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PART 4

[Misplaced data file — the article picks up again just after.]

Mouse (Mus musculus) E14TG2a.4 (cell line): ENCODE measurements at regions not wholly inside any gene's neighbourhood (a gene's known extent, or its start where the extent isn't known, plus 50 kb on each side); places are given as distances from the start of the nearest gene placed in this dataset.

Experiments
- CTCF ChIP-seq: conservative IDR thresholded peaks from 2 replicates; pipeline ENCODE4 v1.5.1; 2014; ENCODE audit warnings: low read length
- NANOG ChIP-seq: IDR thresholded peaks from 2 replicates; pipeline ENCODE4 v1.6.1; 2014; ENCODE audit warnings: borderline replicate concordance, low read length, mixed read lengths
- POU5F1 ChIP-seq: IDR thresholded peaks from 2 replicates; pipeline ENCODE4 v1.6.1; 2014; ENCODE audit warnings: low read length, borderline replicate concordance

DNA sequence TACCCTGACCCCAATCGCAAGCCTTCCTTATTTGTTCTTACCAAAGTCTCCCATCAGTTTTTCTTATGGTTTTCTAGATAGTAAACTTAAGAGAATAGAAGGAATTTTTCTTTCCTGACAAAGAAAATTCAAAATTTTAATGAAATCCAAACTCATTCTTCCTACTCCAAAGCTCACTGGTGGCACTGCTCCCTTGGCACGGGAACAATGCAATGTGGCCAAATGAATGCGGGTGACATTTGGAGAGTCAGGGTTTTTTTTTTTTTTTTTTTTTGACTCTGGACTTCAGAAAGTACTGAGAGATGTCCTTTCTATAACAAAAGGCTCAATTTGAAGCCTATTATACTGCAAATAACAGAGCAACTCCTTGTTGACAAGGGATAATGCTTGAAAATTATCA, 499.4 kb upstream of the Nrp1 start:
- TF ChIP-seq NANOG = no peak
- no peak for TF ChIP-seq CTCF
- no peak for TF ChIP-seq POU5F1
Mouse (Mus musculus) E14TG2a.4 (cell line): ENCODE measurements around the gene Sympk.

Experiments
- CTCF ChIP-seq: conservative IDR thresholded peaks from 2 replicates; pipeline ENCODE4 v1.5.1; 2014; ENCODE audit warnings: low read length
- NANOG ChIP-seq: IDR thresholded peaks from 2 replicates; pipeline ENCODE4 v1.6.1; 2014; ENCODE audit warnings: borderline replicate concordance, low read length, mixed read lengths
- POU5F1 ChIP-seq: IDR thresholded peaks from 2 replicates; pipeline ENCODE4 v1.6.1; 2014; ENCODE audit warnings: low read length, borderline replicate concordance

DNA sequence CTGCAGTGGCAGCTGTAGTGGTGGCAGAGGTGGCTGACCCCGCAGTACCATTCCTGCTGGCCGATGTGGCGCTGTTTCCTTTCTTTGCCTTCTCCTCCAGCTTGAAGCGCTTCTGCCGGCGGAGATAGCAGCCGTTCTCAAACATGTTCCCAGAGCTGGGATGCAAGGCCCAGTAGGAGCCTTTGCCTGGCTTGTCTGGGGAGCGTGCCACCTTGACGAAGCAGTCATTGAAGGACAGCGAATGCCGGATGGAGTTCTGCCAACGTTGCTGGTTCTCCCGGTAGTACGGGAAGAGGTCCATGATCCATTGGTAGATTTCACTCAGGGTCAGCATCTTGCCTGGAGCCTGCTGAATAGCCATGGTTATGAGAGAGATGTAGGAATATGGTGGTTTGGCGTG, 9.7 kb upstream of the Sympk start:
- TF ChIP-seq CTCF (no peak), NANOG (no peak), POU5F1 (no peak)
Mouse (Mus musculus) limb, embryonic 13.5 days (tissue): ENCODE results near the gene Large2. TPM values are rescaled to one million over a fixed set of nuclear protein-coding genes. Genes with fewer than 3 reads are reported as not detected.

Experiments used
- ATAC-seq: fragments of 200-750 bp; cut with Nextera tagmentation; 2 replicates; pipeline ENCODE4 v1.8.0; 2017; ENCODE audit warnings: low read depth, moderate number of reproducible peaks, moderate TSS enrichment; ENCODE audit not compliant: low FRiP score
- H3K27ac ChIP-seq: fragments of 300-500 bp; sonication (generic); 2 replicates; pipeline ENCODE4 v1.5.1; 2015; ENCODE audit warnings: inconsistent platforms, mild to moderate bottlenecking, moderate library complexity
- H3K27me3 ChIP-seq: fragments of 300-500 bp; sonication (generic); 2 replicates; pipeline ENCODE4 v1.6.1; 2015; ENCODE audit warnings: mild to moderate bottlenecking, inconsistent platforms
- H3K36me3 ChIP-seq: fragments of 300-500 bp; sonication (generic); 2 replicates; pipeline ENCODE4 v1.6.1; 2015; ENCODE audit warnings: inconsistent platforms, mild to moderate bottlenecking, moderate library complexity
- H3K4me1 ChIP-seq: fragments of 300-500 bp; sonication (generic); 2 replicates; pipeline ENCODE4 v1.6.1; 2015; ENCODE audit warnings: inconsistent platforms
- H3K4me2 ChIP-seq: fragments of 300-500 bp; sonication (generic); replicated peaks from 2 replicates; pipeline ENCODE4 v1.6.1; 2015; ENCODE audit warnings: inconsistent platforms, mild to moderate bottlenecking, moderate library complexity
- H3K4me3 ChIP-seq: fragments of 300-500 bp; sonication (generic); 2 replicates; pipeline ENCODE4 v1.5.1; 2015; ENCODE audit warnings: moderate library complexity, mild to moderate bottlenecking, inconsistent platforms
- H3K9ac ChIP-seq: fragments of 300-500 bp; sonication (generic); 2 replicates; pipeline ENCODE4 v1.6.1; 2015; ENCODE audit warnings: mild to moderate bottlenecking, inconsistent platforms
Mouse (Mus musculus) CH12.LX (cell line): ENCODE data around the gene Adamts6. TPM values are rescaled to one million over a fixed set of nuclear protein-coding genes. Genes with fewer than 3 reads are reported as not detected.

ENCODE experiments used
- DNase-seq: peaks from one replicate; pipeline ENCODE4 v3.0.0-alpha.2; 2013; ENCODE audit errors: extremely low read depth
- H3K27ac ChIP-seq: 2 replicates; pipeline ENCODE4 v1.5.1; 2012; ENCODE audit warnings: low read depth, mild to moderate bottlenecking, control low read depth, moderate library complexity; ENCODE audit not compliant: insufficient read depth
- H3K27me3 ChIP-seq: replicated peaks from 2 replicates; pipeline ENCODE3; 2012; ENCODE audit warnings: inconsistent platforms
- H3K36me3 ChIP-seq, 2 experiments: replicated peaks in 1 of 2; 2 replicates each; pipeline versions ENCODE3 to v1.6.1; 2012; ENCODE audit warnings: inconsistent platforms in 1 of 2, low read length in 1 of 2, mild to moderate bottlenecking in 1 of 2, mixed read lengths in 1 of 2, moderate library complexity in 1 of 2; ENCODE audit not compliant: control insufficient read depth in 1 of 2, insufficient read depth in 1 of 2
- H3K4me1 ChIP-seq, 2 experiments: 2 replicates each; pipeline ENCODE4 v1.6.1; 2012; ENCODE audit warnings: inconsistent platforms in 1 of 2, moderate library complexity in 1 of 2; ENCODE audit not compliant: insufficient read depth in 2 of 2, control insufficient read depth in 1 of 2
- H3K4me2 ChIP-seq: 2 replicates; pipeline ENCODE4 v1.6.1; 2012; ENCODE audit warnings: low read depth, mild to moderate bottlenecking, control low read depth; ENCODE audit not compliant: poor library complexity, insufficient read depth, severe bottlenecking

Background (From Part 3): On Nov. 11, General Gerald Bantag went online at youtube’s channel of Rev. Pastor Apollo Quiboloy to clear his name and refute the charges being hurled at him (as mastermind in the killing of Percy Lapid) by the Department of Justice led by Secretary Jesus Crispin “Boying” Remulla, his boss. Bantag strongly accused Remulla of being a druglords’ protector, a narco-politician, who recently released two druglords (whom he named) and placed them under Witness Protection Program. He likewise revealed that German Luna Agojo, the druglord who ordered the killing of Judge Voltaire Rosales (the judge who convicted Agojo and sentenced him to life imprisonment) was likewise recently placed under Witness Protection Program and whose papers for his release were prepared by the National Bureau of Investigation (NBI). The question is: Why would drug lords convicted of high crimes merit to be released under the Witness Protection Program? More importantly: Where is Agojo? Was it him who arranged to kill Lapid in order to take revenge against Bantag, the enemy of druglords in jail? At whose orders and why?